Conditions deteriorating on Outer Banks

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by 13News

Associated Press & 13News

Posted on October 29, 2012 at 8:26 AM

Updated Wednesday, Nov 13 at 9:21 AM

KILL DEVIL HILLS, NC - As Hurricane Sandy bears down on the East Coast, the Outer Banks was preparing for outages and major flooding.

Dare County officials said to expect soundside flooding throughout county.

For Roanoke Island – Manteo, officials expect water to be four-to-six feet above ground and that the worst will come after sunset.

Northern areas of the county were told to watch for similiar conditions and that some flooding was expected.

On mainland Dare County, Manns Harbor and Stumpy Point should expect inundation of 4 to 6 feet above ground with flooding of low lying structures. Vehicles and boats should be relocated to higher ground.

On Hatteras Island, soundside flooding will continue through the evening with 4 to 6 feet in the Rodanthe, Waves, and Salvo Villages.

Hatteras Village is without power and service is not expected to be restored until later Monday.

NC Highway 12 south of Oregon Inlet remains closed due to sand and water on the roadway. Local law enforcement reported Sunday afternoon that pavement had been compromised in the northbound lane of Highway 12 north of Mirlo Beach and in the southbound lane south of the new bridge.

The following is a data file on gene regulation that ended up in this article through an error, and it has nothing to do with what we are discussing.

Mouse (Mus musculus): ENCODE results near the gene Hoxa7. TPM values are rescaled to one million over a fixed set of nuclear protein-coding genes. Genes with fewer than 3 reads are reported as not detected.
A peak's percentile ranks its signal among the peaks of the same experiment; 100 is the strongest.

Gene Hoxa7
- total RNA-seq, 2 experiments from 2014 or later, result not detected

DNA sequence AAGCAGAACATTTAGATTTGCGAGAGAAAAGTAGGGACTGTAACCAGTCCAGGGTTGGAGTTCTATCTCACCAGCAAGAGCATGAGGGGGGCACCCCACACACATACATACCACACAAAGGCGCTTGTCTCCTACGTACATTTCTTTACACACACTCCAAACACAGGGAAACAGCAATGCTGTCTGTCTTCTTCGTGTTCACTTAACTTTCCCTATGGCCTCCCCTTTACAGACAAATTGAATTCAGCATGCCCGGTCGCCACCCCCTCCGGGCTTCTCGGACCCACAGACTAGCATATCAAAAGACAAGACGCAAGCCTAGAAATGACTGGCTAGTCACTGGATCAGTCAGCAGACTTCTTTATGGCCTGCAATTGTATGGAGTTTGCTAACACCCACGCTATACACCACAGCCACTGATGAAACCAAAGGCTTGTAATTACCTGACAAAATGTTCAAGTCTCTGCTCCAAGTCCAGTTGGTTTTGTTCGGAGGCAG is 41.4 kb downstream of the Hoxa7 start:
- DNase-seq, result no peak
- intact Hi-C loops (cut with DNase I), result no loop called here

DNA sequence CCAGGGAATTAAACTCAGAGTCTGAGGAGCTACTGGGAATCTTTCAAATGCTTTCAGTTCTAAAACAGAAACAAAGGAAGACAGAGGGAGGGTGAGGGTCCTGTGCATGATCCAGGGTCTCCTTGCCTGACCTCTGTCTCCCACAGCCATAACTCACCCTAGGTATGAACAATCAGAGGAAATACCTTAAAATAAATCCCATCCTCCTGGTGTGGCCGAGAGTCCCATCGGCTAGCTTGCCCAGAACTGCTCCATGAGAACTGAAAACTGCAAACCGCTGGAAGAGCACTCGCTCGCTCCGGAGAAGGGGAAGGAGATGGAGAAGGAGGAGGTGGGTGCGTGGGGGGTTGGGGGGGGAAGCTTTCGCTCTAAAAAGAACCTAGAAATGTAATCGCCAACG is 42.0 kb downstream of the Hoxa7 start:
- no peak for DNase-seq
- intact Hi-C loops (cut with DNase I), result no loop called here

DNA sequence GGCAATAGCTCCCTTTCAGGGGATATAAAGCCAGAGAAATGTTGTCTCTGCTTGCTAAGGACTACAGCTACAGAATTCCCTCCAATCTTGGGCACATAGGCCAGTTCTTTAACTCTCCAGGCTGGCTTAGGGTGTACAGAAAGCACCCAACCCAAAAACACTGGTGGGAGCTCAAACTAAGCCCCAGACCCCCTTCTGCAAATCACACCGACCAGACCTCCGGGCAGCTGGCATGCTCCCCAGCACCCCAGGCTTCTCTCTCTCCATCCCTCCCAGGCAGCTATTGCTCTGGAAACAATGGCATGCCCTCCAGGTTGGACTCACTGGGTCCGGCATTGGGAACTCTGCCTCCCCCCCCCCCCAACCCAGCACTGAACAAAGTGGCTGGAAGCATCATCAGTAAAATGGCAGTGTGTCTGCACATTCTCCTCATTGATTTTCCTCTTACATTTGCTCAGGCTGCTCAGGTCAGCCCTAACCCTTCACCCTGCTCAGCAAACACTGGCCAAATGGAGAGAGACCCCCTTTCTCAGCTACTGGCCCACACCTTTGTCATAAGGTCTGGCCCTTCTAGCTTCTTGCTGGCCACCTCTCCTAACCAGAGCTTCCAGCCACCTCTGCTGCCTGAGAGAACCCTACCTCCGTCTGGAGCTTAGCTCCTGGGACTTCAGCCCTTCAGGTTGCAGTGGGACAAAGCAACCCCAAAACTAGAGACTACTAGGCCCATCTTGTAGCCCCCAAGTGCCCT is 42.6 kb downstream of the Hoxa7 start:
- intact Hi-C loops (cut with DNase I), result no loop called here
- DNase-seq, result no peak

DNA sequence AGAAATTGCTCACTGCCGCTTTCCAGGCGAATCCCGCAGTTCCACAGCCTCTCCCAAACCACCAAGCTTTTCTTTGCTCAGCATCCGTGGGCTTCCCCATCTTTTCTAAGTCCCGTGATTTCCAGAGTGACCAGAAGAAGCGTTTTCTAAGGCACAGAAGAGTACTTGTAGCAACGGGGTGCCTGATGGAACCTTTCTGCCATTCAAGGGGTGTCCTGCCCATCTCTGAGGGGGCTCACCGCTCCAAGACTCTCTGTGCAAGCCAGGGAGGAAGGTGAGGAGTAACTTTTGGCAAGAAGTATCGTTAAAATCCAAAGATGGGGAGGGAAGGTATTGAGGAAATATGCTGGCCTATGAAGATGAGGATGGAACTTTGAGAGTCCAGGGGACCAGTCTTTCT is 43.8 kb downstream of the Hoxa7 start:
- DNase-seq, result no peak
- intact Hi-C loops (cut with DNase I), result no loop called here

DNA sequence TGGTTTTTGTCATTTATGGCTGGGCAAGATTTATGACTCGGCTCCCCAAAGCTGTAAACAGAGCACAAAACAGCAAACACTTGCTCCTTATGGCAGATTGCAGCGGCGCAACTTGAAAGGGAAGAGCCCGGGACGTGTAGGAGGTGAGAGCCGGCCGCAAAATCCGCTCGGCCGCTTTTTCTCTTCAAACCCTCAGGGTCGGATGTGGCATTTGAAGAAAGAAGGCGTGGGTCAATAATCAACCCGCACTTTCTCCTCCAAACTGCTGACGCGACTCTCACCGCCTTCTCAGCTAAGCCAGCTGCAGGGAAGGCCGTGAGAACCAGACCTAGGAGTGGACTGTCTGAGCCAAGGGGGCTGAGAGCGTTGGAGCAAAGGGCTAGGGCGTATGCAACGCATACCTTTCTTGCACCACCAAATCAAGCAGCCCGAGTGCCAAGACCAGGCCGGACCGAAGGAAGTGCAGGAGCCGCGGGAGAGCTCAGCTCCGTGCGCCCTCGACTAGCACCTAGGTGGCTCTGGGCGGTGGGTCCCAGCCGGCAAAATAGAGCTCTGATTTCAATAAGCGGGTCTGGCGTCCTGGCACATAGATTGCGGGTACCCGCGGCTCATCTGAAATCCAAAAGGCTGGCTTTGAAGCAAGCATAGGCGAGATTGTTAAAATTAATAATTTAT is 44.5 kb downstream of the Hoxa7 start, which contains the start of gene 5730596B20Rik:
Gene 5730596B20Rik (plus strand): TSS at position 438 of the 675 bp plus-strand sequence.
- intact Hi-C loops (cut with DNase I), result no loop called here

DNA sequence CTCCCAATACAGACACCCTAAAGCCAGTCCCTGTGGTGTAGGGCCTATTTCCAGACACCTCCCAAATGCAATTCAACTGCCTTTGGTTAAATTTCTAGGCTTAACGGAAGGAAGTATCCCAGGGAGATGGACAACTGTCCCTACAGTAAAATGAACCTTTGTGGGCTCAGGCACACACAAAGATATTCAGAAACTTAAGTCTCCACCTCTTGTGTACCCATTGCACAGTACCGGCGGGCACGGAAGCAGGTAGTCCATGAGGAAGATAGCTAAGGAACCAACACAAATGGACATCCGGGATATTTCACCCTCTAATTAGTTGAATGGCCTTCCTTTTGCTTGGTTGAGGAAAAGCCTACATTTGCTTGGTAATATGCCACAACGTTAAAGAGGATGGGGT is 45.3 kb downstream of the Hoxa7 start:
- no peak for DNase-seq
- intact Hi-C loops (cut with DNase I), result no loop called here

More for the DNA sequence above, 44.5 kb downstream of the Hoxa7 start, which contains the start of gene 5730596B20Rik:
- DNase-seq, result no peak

Sandy was a couple of hundred miles off the North Carolina coast and the center of the storm was expected to be near the mid-Atlantic coast on Monday night.

Long portions of NC-12, the barrier island beach road between Nags Head and Duck, were covered in rain, sea water and sand. Several homes and businesses on Ocracoke Island, accessible only by boat, were threatened by a flood of more than 18 inches of water rising out of the sea.

Ilona Matteson lives in Duck. She says that this is an extremely high tide and in 20 years, she's never seen the ocean cause so much damage.

There are broken dune fences and pieces of destroyed decks litter the dunes.

About five inches of rain fell at Hatteras Village during a 24-hour period ending at 2 p.m. Sunday. On the oceanfront, the state Department of Transportation reported sustained winds of 50 mph. The greatest impacts from the ocean were expected with high tide Monday morning.

Powerful surf and extremely high tides are causing a lot of erosion along beaches in the Outer Banks. Officials say storm surge could be 7 ft above normal, putting this storm on par with some of the worst in recent years.

Flooding on the sound side of the barrier islands should occur later in the day on Monday.

 

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